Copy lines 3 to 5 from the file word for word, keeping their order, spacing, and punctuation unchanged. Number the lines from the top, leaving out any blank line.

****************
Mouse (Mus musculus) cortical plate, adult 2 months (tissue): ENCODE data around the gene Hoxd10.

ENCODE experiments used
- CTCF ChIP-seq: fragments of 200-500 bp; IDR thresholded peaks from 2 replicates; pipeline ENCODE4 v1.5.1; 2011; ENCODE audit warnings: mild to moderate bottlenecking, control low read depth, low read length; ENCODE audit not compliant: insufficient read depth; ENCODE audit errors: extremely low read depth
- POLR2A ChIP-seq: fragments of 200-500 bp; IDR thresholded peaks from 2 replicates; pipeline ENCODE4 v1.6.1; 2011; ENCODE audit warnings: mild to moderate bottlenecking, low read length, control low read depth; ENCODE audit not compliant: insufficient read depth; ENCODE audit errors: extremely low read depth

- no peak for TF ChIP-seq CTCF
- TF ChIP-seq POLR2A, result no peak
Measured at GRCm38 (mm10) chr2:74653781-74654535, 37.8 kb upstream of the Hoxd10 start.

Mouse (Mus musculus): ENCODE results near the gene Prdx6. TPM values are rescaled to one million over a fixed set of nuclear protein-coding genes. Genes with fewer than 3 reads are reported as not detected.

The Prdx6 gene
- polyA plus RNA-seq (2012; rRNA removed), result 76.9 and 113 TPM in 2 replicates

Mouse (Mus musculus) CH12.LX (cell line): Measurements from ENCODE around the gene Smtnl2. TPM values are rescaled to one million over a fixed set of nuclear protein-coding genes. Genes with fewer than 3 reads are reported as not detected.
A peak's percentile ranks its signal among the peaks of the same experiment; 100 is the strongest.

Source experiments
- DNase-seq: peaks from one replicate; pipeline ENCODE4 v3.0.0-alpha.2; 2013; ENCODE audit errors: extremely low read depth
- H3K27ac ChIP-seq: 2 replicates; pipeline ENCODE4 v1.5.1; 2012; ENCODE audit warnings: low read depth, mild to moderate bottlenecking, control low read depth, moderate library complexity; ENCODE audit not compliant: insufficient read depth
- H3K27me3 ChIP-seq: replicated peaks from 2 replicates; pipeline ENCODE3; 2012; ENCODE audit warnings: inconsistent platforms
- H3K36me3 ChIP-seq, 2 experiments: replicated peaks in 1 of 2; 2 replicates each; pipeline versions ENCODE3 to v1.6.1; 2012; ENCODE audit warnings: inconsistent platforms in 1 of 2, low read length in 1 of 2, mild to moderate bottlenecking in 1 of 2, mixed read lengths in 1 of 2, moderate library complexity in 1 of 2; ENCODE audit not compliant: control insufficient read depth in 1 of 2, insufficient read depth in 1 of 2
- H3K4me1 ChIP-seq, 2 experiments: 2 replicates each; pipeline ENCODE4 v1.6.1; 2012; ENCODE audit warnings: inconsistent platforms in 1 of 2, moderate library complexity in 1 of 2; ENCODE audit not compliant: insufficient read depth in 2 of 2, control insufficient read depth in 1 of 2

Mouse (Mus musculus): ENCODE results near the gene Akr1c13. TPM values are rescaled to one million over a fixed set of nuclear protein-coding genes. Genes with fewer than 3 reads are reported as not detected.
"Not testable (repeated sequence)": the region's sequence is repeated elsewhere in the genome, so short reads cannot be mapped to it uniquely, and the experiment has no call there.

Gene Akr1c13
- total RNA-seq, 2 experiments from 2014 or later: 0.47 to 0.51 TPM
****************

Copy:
- CTCF ChIP-seq: fragments of 200-500 bp; IDR thresholded peaks from 2 replicates; pipeline ENCODE4 v1.5.1; 2011; ENCODE audit warnings: mild to moderate bottlenecking, control low read depth, low read length; ENCODE audit not compliant: insufficient read depth; ENCODE audit errors: extremely low read depth
- POLR2A ChIP-seq: fragments of 200-500 bp; IDR thresholded peaks from 2 replicates; pipeline ENCODE4 v1.6.1; 2011; ENCODE audit warnings: mild to moderate bottlenecking, low read length, control low read depth; ENCODE audit not compliant: insufficient read depth; ENCODE audit errors: extremely low read depth

- no peak for TF ChIP-seq CTCF